Fewer teens are drinking and smoking cigarettes but more are turning to marijuana, a recently released health report shows.
The 2011 Monitoring the Future survey of 47,000 teens found that though alcohol and cigarette smoking has hit a 30 year low, one in four teens had used marijuana at some point during the past year, up from 21.4 percent in 2007. The report found the number of young people using any illicit drug has been rising gradually over the last four years – due in large part to the legalization of medical marijuana.
Medical marijuana is legal in 16 states and the District of Columbia.
In 2011, 50 percent of high school seniors reported having tried an illicit drug at some point, 40 percent used one or more drugs in the past 12 months and 25 percent used one or more drugs in the past 30 days.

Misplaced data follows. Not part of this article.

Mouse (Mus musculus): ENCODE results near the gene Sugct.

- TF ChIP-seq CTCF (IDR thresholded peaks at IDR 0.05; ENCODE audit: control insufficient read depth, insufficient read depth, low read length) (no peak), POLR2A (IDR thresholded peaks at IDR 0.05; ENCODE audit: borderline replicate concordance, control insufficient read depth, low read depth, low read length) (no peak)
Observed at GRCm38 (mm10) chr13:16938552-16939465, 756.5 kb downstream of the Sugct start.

Among 10th graders, 38 percent reported using illicit drugs at least once, 31 percent used in the past 12 months, and 19 percent in the past month. Among 8th graders it was 20 percent, 15 percent and 8.5 percent respectively.
Students are also turning to “synthetic marijuana” to get high. One in every nine high school seniors reported using synthetic marijuana in the past 12 months.
The survey revealed many teens did not think marijuana was a dangerous drug. But the use of marijuana and synthetic marijuana has caused some health concerns.
Marijuana users have a 4.8-fold increase in the risk of heart attack in the first hour after smoking.
In early 2011, the US Food and Drug Administration banned synthetic marijuana chemicals because of its threat to public health. Users were found to have anxiety, panic, paranoia, rapid heart rate and shortness of breath.
The use of hardcore drugs like powder cocaine and crack cocaine is down among teens since the late 1980s and 1990s.